Palestinian officials brushed aside a promised U.S. veto and pressure to abandon their bid for U.N. membership, saying they were determined to take their case to the Security Council and realise a goal unfulfilled by decades of negotiations.

Senior aides to President Mahmoud Abbas said the Palestinians would not accept political delays in their membership bid. Mr. Abbas is expected to formally deliver a letter requesting membership, on Friday, when his turn comes to speak to the U.N. General Assembly.

The issue was dominating the annual ministerial meeting of the world body as the diplomatic world swirled with speculation about what deals might be in the works. The United States, insisting that Palestinian statehood depends first of peace with Israel, has vowed to veto the Palestinian measure should it win the needed nine of 15 Security Council votes.

Teams of envoys from the United States, the European Union and France were engaged in frenzied, last-minute efforts to persuade Mr. Abbas to return to the negotiating table and make do with something less than full U.N. membership.

U.S. President Barack Obama and Mr. Abbas met for more than 45 minutes on Wednesday evening. The White House wouldn’t say whether Mr. Obama directly asked the Palestinian leader to abandon his plans to pursue full U.N. membership, saying only that he reiterated his opposition to the statehood bid and the U.S. intention to issue a veto.

So far there was no indication that Mr. Abbas was ready for compromise despite intense pressure, but his aides said they were not setting deadlines for the Security Council to consider the application. And they left the door open for a Plan-B request to the General Assembly for an upgrade of their current status as a permanent observer to a non-member observer state.

That option is seen as the lesser of two evils by the U.S. and others seeking to steer them clear from the Security Council for now.

“This is an option that is open to us ... starting tomorrow, if we chose to do so, but President Abbas does not want anybody to suspect a lack of seriousness if we address the two councils at the same time,” Palestinian negotiator and senior Abbas adviser Nabeel Shaath told reporters. “So he will give some time to the Security Council to consider first our full membership request before heading to the General Assembly.”

“We do not have a time limit,” said Mr. Shaath. Nevertheless, he said, “This is a moment of truth.”

Saeb Erekat, another senior aide, echoed that sentiment, saying the pursuit of U.N. membership would not be slowed- “We will not allow any political manoeuvring on this issue,” he said

That persistence has put the Palestinians on a collision course with the United States and Israel. A frustrated President Barack Obama told world leaders during his Wednesday U.N. speech that “there are no shortcuts” to peace.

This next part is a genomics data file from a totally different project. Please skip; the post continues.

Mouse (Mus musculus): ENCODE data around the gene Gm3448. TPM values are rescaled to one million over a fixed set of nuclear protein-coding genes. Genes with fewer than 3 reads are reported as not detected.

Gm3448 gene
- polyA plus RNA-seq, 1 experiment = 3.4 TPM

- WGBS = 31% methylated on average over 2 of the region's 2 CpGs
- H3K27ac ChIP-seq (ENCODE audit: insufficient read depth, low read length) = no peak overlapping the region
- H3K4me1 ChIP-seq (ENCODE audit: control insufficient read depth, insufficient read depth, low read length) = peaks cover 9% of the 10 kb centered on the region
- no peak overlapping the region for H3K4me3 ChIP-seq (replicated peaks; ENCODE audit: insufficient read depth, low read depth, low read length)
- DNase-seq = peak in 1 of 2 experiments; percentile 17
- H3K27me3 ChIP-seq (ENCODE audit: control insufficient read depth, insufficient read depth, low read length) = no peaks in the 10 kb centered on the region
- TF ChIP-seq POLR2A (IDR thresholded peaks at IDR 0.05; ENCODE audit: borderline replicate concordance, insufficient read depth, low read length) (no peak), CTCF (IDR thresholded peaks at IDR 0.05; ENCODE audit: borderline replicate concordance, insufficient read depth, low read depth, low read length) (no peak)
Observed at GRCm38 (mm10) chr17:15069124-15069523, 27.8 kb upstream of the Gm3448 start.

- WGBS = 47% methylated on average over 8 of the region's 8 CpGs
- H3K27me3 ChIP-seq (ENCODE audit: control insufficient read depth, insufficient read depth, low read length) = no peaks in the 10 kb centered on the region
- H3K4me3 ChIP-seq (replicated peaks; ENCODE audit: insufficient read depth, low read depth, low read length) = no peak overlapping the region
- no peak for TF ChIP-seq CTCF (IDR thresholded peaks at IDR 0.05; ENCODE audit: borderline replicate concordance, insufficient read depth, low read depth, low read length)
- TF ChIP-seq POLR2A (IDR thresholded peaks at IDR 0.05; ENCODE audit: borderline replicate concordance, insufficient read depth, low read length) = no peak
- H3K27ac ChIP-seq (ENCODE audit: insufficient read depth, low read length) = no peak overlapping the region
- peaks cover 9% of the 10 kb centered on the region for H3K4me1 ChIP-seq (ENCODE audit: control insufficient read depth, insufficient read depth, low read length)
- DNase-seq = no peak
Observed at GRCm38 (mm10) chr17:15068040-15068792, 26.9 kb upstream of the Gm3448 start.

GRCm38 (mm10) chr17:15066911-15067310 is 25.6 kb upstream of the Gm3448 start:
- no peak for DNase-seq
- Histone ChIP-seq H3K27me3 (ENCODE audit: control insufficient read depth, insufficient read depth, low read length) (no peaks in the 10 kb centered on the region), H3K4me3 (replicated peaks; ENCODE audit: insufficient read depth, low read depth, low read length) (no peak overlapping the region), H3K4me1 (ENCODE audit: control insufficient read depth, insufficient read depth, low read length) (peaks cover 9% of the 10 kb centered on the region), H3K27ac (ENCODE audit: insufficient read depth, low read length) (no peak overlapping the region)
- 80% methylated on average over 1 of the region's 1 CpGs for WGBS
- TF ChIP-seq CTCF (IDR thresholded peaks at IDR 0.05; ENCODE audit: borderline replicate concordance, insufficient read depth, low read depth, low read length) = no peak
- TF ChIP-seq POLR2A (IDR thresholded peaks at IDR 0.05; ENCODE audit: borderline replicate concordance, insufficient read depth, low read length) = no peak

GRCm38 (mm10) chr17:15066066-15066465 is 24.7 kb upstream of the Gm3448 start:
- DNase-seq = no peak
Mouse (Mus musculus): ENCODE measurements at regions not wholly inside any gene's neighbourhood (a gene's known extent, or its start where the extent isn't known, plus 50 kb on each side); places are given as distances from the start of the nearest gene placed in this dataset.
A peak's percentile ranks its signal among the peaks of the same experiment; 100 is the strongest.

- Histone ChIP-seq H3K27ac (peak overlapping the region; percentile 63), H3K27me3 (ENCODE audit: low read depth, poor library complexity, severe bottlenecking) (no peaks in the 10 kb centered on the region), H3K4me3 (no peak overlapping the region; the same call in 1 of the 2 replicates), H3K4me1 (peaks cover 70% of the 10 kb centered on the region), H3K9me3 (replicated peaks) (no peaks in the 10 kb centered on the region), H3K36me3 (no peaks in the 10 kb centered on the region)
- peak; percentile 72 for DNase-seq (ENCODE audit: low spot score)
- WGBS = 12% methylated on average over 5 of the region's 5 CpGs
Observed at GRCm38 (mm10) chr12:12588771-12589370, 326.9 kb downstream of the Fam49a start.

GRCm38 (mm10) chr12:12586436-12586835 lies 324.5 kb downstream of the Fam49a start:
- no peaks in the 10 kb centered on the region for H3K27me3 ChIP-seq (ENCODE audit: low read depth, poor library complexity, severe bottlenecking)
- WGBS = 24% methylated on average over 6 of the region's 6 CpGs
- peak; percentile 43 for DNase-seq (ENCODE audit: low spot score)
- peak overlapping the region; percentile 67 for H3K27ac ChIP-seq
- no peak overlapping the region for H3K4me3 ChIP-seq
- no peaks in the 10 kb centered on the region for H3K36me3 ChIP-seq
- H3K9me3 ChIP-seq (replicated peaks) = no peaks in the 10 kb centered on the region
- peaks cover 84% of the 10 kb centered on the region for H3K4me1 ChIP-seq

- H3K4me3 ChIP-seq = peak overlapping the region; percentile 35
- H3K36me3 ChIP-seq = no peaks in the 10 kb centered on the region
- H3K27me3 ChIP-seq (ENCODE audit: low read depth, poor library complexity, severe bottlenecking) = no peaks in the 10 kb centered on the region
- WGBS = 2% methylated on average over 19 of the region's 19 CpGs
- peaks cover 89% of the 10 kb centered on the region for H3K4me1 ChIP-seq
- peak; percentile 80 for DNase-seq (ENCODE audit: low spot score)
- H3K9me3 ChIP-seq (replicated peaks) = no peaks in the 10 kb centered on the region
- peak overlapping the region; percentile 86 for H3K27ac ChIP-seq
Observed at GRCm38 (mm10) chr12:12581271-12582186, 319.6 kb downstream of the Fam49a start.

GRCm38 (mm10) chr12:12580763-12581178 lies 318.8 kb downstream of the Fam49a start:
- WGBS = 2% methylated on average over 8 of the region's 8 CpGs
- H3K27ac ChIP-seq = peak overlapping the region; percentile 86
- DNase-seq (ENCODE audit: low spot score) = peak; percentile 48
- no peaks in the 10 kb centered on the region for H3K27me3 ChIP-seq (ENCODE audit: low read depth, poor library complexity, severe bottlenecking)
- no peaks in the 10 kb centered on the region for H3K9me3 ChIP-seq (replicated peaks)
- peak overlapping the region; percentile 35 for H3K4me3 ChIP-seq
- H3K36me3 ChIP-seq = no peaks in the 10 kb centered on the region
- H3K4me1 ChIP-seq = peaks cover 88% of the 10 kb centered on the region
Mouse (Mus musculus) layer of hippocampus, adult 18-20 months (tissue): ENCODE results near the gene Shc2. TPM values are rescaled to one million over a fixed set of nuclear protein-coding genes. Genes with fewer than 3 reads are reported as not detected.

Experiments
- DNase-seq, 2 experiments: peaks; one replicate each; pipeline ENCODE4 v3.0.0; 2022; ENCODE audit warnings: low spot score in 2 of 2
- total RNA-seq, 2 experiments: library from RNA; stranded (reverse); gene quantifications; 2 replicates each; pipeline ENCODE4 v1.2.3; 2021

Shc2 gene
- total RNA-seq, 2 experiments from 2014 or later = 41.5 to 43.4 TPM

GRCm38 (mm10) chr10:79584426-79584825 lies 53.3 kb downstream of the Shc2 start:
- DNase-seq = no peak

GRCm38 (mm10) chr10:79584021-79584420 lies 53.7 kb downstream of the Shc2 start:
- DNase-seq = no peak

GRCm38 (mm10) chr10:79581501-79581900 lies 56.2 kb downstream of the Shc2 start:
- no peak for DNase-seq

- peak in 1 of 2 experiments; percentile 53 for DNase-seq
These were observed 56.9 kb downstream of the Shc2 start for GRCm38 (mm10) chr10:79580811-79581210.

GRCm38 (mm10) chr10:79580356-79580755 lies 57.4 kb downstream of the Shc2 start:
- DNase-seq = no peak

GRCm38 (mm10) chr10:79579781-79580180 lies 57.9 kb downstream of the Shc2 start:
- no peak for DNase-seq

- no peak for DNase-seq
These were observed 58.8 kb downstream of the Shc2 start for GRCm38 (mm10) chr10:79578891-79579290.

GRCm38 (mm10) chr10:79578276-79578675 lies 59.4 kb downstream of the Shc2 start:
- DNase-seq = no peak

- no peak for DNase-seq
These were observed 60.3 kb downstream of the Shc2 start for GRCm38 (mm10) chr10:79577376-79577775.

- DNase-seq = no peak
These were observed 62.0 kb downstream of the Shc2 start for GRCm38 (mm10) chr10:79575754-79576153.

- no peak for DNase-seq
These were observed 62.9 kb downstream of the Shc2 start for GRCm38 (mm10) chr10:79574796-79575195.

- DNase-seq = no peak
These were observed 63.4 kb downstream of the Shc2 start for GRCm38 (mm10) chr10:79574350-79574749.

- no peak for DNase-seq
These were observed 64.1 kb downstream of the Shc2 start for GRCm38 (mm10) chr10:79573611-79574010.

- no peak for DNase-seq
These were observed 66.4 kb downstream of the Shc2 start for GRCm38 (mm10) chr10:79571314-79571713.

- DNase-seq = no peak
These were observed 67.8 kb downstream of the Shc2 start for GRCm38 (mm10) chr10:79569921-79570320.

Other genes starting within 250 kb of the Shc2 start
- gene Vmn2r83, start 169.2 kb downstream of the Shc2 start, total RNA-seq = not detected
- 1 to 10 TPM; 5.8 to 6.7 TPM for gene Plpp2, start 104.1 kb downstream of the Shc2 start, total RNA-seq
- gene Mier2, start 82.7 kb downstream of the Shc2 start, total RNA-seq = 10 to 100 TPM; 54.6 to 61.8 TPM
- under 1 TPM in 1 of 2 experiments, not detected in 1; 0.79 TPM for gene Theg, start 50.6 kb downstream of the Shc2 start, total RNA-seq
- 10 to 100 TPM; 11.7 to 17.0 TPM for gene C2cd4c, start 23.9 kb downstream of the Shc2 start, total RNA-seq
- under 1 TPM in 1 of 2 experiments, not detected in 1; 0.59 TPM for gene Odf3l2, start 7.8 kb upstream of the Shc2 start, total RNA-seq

A year ago, Mr. Obama made a case for Palestinian statehood. But in his speech he did not mention key issues such as an end to the construction of Jewish settlements in the West Bank or Palestinian demands that borders be drawn largely according to those that existed before the 1967 Mideast War.

“Peace will not come through statements and resolutions at the United Nations,” Mr. Obama told delegates. “If it were that easy, it would have been accomplished by now.”

But the Palestinians refused to accept that they could not negotiate peace after winning U.N. recognition.

Mr. Shaath said that “20 years after Oslo, we’re still occupied” by Israel, a reference to the Oslo Accords that were intended to serve as a framework for future negotiations.

“The kind of freakish control the Israelis impose on us is unbelievable,” Mr. Shaath said, referring to restrictions on movement between the Palestinian Authority-ruled West Bank and Hamas-governed Gaza. Israel and the United States say Hamas is a terrorist organisation.

French President Nicolas Sarkozy had outlined a plan that largely meshed with one drawn up by the European Union.

It called for a return to negotiations in a month, a broad agreement on other difficult issues in six months and a final agreement within the year. It also suggested the Palestinians seek a status upgrade through the General Assembly, where no member holds veto power. That would blunt the possible crisis that is feared if the U.S., as promised, vetoes the Palestinian application in the Security Council.

And Mr. Sarkozy also used tougher language with Israel than Mr. Obama, saying that the Jewish state must join the Palestinians in making difficult compromises.

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